SLAVA chamber choir returning to its roots
This coming Sunday, September 17, the SLAVA Chamber Choir will be bringing “Treasures of Slavic Chant” to the St-sébastien-de-frontenac Church just north of Lac Mégantic. The choir, which focuses on music from Russia and other countries with Slavic languages, dates back to 2013 when the group’s founder, Maria Bandrauk, was inspired by her work as a Russian language coach for the choir at the University of Sherbrooke.
“We were singing Prince Igor opera excerpts for the twentieth anniversary of the university of Sherbrooke choir and since I am of Russian heritage I was asked to be the linguistic coach,” Bandrauk said. “During the rehearsals I was called upon often. The students noticed that and they were intrigued.”
The choir founder said that she was approached by several voice students afterward, each of whom said that they would like to sing more Russian music.
“Russian music has this very universal appeal,” Bandrauk said, adding that the language is the fifth most important language for those studying classical vocal repertoire. “It is very melodic; it is very sentimental, often melancholy and nostalgic.”
Inspired by that interest and drawing on her own background singing traditional sacred music and folk music in Russian, Bandrauk went to work assembling the group that became the SLAVA Chamber Choir from a choice group of U de S and Bishop’s University students.
“I was ready for a choir and this was an incentive,” she said, explaining that the group had its first performance, an Easter concert, in North Hatley in 2013.
Natalie Demmon, now an upper-level music and theatre student at Bishop’s University, was approached about joining the choir in her freshman year.
“I was approached as a first year student at Bishop’s with the opportunity to participate in (Bandrauk’s) choir,” said Demmon, a native of Alberta. “I had never sung Russian. I did a little bit of Russian history passively in high school and I love Russian music itself as a music student but it’s a very different sound and a very interesting experience to be a part of a choir for it.”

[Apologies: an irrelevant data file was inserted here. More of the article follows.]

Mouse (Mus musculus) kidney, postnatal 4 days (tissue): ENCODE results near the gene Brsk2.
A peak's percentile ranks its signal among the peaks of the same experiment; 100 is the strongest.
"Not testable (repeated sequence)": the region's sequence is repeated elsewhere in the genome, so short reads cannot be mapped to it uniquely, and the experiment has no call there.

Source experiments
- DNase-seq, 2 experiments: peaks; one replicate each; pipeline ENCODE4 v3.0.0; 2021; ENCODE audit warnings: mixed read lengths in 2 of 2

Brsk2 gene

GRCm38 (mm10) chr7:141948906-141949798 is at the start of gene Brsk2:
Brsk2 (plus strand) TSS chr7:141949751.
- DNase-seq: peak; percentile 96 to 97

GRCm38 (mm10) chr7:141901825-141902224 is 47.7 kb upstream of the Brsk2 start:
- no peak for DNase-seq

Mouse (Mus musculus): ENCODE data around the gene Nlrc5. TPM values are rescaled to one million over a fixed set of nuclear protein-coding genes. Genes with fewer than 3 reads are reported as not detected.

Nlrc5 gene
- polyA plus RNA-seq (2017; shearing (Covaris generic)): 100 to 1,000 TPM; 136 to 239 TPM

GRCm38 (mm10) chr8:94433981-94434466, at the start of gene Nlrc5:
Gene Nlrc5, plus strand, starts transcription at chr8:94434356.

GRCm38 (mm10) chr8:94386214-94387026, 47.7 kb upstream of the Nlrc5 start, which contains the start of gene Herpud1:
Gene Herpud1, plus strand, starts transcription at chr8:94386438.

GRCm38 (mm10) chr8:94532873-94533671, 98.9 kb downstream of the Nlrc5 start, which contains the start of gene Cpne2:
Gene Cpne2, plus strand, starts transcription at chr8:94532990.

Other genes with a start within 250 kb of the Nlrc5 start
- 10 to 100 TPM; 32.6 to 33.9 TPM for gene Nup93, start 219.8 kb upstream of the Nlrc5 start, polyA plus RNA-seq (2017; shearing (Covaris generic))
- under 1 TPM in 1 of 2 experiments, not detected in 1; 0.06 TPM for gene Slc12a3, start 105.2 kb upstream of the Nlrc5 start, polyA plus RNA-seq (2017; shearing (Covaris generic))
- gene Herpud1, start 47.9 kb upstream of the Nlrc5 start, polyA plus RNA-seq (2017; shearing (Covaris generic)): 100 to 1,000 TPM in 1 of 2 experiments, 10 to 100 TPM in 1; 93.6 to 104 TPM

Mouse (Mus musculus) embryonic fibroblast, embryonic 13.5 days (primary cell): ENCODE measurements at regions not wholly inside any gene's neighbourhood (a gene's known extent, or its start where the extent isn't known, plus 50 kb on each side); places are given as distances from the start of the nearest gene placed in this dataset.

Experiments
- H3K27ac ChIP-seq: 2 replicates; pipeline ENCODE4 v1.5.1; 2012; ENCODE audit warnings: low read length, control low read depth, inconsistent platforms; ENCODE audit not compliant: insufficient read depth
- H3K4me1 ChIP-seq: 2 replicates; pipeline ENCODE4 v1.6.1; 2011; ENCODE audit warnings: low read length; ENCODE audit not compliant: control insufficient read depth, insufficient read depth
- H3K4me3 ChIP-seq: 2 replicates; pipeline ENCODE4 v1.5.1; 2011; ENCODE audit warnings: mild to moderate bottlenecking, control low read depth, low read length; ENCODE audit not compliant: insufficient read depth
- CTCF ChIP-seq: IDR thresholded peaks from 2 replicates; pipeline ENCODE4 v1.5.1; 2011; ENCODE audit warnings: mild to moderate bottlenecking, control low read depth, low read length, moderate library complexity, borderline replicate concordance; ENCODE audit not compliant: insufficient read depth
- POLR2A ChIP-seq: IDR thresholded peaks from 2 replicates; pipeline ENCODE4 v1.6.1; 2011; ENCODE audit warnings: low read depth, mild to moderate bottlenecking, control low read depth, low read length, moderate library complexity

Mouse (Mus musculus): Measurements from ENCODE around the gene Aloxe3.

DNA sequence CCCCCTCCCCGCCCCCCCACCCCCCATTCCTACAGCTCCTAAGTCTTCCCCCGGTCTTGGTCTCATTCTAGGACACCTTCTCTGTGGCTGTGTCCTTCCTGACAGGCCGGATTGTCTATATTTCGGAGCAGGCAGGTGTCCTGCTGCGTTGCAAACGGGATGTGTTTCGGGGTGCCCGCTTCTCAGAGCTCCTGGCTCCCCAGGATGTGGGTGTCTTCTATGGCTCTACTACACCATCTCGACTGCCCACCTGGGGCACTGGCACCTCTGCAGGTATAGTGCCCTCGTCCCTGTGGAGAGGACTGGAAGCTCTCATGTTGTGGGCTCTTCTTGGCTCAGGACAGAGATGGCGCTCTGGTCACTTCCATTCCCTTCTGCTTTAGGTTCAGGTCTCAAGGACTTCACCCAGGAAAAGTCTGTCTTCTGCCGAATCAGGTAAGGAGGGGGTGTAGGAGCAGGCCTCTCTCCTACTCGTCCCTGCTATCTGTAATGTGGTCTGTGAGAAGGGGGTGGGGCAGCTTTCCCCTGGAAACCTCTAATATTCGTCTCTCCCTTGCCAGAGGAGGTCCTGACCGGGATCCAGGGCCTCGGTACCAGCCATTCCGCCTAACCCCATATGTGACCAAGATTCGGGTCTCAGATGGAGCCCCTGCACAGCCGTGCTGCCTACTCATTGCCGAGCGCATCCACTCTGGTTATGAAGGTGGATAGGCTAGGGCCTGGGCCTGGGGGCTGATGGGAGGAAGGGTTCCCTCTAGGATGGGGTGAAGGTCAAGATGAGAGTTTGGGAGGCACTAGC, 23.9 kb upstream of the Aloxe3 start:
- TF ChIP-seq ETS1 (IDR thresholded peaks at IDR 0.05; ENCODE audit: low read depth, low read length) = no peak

The singer said that it was quite a flattering and surprising experience for her to be approached so soon after coming to the area.
“I had only just begun and was assigned to Gail Desmarais as my voice teacher,” Demmon said. “There’s this idea that people who study with Gail don’t just goof around.”
Demmon explained that while she was not the first student to be approached, the reputation of Richmondbased Desmarais was enough to prompt Bandrauk to reach out without ever having heard her sing.
“I took the experience very seriously,” the student said.
Demmon clarified that she has not been consistently involved with SLAVA since 2013, as the requirements of her schooling took precedence over the group. Having returned to the choir this past year, however, the singer said that the concert Sunday is a bit of an exciting look back at the beginning for her.
“I had originally sung a concert back in 2013 at Lac Mégantic,” Demmon shared, “that one was done with the proceeds going to the families of the victims of Lac Mégantic.”
That concert, which also took place in the St-sébastien-de-frontenac Church, raised $4,000 thanks to a sold-out audience.
The upcoming concert is also a fundraiser, although this time the proceeds will go toward the upkeep of the church itself. Looking to the programming, Demmon said that it provides a mix of sacred and folk music in two halves. Where the choir of roughly 20 members will sing unaccompanied in the first half, they will be joined by virtuoso folk accordionist Vladimir Sidorov for the folk section.
“It just adds a whole other vibe,” she said, calling the folk half, “very festive.”
“Every one of the singers will have a solo moment,” Bandrauk said, noting that she carefully picked each voice in the group and likes to see the various talents highlighted in performances.
Since its founding the SLAVA Chamber Choir has performed eight concerts for over 3,000 people across Quebec and in Ottawa. Although Bandrauk maintains a close connection to the group and continues to provide vocal coaching, the choir has been under the direction of a professional conductor, Eun Jung Park, since September of 2016.
“Treasures of Slavic Chant,” will be taking place at the St-sébastien-de-frontenac Church at 280 Rue de la Fabrique in Saint-sébastien-de-frontenac, Québec on Sunday, September 17, starting at 2 p.m. More information about the concert is available by calling 819-569-7315, 819-652-2811, or by emailing email@example.com.
The SLAVA chamber choir.